The market rebounded last week and erased nearly all of this year’s negative move. Although the bulls have yet to take-out important 1335 resistance completely, they defended 1301 on multiple occasions in April and look poised to make higher highs into May. While volume has been missing recently, it did increase last week. And volume levels will need to stay above average if the bullish party is to continue.
The bulls have been assisted in the pursuit of higher highs by another round of record earnings. The free money dolled out by Ben Bernanke has negated bad business decisions of the past and resulted in another quarter of earth-shattering corporate financial results.
Earnings season did not start out well however. Alcoa (NYSE: AA) JPMorgan (NYSE: JPM) and Bank of America (NYSE: BAC) posted good but not impressive results during the first week of earnings season.
But last week, the second week of earnings season, technology companies like Apple (Nasdaq: AAPL) and IBM (NYSE: IBM) along with other sector names such as McDonalds (NYSE: MCD) Newmont Mining (NYSE: NEM) and Verizon (NYSE: VZ) reported huge profits.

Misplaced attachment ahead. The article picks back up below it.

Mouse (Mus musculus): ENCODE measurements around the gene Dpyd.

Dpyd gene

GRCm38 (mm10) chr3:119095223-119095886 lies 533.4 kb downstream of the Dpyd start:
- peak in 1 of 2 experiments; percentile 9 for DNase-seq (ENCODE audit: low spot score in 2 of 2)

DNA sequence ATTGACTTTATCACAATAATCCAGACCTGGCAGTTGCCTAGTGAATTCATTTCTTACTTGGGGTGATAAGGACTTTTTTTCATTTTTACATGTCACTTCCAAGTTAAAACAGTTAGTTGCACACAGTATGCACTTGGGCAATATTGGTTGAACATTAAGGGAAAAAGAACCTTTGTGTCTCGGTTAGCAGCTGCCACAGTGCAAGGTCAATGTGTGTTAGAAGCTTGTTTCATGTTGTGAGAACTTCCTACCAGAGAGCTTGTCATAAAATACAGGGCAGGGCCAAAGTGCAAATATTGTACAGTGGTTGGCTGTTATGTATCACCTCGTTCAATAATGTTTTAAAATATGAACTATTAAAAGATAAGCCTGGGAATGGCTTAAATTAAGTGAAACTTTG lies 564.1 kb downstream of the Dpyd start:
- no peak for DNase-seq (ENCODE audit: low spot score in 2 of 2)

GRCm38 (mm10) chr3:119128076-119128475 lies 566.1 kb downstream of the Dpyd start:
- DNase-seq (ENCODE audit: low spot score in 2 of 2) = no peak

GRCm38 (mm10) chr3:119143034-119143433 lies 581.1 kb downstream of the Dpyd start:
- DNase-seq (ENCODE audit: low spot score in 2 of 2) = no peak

The positive earnings were fantastic to see last week but earnings season is far from over. And economic activity picks up this week so the bulls need to continue to show strength. Every day this week has a market-moving economic announcement. Today is new home sales, Tuesday has CaseShiller data, Wednesday has the FOMC conclusion in the afternoon, Thursday has GDP and lastly, Friday has personal spending. Wednesday is easily the biggest day in news this week with durable goods for March announced before the market opens and the potential conclusion of QE2 in the afternoon.
Although I gushed over earnings last week, that gain was most certainly assisted by another big decline in the dollar, which is now down over 2% in April and 7% for the year. Over the past several months I maintained a bearish near term and bullish long term forecast for the dollar.
While I still have that outlook, the dollar is literally at a must hold price. In order for my long term bullish call to play out, the dollar will need to hold the $75 area. Friday, the dollar indexed closed near $74.11 and it breached $74.23 (the lows from 2009) Thursday. All time lows for the dollar were recorded in 2008 at $70.70, which is the next stop if last weeks low of $73.74 can’t hold.
The misery of the dollar has boosted, or at minimum, provided stability to the fragile market in April and for most of 2011. The decline of the dollar will likely continue as long as the U.S. government supports loose policy and deficit spending, especially at a time when most nations operate with austerity and fiscal prudence. But that may change this Wednesday.